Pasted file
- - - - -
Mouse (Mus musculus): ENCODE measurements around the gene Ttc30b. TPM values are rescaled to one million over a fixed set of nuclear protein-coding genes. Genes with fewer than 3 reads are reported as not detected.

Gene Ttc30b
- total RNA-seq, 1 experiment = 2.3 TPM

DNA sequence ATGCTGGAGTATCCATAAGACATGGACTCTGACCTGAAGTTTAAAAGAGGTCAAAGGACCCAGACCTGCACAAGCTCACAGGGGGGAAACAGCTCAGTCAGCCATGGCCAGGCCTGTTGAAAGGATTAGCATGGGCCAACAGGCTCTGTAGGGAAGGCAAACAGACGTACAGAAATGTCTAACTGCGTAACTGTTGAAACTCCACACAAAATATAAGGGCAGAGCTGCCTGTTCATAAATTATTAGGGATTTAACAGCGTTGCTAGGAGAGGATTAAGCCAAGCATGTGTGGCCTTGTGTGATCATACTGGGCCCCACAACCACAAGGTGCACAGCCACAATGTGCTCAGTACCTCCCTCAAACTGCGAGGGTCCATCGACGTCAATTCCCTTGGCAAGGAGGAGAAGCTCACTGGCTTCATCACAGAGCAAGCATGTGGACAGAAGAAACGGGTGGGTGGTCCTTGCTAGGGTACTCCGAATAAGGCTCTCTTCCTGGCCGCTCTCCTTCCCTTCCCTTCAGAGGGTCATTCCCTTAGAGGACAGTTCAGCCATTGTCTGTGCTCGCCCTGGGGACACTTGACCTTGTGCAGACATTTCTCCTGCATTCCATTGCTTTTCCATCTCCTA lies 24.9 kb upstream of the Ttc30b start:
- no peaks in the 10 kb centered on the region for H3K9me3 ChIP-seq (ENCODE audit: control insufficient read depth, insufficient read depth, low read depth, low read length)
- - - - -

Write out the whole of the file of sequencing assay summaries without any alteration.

Mouse (Mus musculus): ENCODE measurements around the gene Ttc30b. TPM values are rescaled to one million over a fixed set of nuclear protein-coding genes. Genes with fewer than 3 reads are reported as not detected.

Gene Ttc30b
- total RNA-seq, 1 experiment = 2.3 TPM

DNA sequence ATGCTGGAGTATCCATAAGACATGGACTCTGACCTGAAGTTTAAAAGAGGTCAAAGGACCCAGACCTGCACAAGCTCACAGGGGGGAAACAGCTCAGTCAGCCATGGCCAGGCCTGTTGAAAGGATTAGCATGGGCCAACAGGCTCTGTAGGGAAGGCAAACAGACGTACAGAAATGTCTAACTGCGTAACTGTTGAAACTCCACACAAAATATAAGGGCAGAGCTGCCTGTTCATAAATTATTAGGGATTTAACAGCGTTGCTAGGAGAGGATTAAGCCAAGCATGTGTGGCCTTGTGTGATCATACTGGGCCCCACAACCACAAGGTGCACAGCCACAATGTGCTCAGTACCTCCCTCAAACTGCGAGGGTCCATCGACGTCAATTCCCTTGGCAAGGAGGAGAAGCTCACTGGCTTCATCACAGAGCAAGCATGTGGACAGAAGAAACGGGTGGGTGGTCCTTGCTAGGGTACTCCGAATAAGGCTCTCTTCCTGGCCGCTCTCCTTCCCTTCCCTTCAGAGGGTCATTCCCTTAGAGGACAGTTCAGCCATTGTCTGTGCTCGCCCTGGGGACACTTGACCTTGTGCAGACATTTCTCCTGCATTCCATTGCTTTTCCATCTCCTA lies 24.9 kb upstream of the Ttc30b start:
- no peaks in the 10 kb centered on the region for H3K9me3 ChIP-seq (ENCODE audit: control insufficient read depth, insufficient read depth, low read depth, low read length)